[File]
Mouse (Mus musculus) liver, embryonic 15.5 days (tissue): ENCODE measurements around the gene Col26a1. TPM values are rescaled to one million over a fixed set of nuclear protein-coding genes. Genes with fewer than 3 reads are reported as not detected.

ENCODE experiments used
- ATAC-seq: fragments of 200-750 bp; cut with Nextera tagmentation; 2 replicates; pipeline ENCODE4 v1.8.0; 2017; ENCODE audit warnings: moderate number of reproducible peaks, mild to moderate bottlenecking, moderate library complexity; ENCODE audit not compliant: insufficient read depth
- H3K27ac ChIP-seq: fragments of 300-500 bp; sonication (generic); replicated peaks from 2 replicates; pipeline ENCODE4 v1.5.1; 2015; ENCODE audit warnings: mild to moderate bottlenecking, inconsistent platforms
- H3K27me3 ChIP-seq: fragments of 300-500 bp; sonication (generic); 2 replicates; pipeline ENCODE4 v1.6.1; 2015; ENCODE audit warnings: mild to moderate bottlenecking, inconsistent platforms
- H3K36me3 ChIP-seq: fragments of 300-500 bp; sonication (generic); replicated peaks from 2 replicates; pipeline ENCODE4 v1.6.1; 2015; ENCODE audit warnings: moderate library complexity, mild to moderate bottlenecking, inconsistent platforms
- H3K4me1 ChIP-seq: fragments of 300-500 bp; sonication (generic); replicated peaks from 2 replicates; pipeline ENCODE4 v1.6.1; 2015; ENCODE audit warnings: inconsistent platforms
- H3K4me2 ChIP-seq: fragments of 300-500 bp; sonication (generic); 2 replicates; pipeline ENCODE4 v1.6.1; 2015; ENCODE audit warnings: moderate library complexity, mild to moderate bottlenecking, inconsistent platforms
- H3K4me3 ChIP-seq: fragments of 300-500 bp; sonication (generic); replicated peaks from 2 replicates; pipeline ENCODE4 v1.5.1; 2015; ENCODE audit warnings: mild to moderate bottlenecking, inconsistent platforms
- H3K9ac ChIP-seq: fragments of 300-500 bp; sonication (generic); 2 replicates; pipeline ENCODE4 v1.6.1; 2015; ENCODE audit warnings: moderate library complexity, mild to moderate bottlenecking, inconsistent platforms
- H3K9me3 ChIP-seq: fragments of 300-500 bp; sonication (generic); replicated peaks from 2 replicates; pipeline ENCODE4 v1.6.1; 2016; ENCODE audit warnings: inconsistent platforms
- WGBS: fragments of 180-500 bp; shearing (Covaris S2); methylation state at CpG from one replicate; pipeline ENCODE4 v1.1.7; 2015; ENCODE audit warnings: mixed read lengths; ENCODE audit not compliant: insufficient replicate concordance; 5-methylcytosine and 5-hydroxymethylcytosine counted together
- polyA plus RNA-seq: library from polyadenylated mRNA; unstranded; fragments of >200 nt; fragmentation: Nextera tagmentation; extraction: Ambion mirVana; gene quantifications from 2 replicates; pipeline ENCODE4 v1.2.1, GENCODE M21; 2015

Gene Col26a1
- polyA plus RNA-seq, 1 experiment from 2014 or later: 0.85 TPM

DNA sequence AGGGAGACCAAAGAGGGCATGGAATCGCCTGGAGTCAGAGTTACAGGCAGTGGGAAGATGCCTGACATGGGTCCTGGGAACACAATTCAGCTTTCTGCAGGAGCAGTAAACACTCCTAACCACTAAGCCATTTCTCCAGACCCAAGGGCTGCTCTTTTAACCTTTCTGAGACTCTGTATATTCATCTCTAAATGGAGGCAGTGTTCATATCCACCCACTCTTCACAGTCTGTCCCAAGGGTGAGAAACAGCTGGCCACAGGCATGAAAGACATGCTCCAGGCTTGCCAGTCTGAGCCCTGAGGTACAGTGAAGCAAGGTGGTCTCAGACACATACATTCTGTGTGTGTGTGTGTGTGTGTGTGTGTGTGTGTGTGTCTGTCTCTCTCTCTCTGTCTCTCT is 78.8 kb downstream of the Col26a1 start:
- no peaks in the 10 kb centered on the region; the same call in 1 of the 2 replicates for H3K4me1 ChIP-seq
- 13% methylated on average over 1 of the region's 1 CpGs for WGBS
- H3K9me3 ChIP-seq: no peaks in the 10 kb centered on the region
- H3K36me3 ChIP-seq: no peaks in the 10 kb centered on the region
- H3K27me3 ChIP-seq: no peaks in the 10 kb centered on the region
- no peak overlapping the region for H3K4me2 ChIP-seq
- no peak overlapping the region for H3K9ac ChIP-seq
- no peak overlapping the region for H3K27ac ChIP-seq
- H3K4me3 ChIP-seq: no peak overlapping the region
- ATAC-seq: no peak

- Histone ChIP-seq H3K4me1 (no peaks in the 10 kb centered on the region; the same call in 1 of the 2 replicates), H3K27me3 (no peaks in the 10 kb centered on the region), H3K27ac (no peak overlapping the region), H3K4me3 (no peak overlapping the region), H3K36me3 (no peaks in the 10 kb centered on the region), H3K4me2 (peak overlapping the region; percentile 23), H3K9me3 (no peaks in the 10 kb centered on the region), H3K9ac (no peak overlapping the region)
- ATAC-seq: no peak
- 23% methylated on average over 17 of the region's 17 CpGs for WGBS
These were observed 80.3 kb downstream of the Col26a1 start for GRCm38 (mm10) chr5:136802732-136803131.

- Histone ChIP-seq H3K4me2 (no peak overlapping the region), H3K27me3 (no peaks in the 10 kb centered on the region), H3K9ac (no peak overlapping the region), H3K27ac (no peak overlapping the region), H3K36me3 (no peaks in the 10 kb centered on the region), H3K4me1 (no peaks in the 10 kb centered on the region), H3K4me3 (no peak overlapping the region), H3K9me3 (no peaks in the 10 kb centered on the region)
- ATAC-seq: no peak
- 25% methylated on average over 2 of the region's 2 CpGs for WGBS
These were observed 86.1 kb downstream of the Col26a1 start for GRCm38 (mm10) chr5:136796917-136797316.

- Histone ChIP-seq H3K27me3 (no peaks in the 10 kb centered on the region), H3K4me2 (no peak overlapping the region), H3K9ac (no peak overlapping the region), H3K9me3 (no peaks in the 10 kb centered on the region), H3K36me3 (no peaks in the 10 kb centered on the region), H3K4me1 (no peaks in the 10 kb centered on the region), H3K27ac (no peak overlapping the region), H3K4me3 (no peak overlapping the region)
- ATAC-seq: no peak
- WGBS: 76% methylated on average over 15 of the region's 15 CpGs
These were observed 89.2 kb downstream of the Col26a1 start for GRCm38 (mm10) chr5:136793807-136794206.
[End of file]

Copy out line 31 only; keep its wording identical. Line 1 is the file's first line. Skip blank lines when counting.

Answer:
- Histone ChIP-seq H3K4me2 (no peak overlapping the region), H3K27me3 (no peaks in the 10 kb centered on the region), H3K9ac (no peak overlapping the region), H3K27ac (no peak overlapping the region), H3K36me3 (no peaks in the 10 kb centered on the region), H3K4me1 (no peaks in the 10 kb centered on the region), H3K4me3 (no peak overlapping the region), H3K9me3 (no peaks in the 10 kb centered on the region)